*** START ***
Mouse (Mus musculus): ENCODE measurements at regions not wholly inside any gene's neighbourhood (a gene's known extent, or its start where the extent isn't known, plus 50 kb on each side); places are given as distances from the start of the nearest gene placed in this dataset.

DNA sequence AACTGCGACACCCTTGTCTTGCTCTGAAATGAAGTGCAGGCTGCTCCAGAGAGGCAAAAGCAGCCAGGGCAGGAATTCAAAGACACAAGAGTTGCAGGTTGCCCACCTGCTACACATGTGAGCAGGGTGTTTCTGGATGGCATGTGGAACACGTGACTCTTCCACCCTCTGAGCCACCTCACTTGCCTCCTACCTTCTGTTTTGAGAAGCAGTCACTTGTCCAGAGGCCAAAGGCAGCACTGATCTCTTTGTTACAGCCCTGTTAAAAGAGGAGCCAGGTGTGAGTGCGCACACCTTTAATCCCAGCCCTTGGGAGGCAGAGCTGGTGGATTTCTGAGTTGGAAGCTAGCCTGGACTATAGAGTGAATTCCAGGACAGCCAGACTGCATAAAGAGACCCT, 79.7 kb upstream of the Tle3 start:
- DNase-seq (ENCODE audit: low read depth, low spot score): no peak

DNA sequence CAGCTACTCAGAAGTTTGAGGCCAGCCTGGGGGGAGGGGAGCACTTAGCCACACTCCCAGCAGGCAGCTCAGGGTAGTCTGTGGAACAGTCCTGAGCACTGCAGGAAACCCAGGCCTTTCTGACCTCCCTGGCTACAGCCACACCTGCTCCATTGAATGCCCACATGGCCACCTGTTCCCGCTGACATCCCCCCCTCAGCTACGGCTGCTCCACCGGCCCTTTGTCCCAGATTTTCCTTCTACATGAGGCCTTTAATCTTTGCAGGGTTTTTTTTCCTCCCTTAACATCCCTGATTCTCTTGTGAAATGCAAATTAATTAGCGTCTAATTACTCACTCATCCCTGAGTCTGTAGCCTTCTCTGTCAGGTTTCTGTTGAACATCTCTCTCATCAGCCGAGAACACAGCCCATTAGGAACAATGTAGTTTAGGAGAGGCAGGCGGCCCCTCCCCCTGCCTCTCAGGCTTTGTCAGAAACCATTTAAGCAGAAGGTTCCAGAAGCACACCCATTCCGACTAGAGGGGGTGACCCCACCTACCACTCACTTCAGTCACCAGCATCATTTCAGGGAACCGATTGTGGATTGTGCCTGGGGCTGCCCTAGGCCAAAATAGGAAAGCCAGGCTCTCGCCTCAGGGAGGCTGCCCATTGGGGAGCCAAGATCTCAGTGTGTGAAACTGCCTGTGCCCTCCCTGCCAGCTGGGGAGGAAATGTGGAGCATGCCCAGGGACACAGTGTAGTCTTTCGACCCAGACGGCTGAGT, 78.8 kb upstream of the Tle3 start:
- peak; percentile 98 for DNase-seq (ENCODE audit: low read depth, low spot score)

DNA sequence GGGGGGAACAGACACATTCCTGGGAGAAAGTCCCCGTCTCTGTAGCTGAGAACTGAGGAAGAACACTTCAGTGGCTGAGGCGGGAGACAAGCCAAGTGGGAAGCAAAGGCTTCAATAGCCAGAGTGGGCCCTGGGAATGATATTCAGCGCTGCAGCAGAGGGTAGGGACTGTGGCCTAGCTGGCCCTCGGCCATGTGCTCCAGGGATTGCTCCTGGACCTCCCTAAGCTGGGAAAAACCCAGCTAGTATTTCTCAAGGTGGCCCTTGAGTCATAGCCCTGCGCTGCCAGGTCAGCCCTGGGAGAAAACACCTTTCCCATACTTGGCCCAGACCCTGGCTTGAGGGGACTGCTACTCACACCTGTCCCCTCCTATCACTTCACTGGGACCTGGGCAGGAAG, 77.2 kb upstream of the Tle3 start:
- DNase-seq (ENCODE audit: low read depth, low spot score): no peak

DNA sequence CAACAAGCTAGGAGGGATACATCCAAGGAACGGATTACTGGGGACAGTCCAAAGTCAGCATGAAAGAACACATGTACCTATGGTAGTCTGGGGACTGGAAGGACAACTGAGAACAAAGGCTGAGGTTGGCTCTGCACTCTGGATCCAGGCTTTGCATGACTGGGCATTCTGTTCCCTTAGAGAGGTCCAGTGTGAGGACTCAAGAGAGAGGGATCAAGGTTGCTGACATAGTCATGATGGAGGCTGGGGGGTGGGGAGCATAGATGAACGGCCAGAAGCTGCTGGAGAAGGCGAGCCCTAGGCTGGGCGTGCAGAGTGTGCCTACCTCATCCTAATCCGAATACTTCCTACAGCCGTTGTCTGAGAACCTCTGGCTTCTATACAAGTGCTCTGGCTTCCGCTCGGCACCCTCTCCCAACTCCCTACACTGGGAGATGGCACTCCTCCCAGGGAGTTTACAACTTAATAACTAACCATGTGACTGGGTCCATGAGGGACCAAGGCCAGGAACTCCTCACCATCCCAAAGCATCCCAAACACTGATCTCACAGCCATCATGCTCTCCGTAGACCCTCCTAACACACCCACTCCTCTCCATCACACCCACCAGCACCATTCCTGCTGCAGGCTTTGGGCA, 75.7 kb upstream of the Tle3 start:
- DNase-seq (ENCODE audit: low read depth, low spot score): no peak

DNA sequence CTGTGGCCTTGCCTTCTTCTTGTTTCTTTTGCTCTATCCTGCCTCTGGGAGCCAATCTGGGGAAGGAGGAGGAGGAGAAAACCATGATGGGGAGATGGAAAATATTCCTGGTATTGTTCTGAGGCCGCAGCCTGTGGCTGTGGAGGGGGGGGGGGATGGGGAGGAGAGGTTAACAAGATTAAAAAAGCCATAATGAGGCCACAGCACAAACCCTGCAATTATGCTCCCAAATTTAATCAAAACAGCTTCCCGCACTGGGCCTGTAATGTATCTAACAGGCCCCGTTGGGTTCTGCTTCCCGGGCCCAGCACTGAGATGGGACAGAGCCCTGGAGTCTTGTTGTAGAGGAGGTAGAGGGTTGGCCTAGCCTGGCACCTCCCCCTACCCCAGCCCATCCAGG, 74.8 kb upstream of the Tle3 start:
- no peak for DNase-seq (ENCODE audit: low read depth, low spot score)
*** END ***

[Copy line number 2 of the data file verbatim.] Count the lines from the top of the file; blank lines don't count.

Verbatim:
DNA sequence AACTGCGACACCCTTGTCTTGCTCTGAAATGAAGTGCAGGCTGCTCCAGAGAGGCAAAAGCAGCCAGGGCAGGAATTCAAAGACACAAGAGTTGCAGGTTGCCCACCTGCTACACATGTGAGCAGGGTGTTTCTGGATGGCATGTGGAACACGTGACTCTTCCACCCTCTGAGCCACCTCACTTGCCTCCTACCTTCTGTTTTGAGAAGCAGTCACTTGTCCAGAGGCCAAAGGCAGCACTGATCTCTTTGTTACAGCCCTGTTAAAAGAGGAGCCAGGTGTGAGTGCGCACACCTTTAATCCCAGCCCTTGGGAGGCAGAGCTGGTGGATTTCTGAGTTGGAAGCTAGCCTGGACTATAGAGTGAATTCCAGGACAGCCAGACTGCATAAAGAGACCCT, 79.7 kb upstream of the Tle3 start: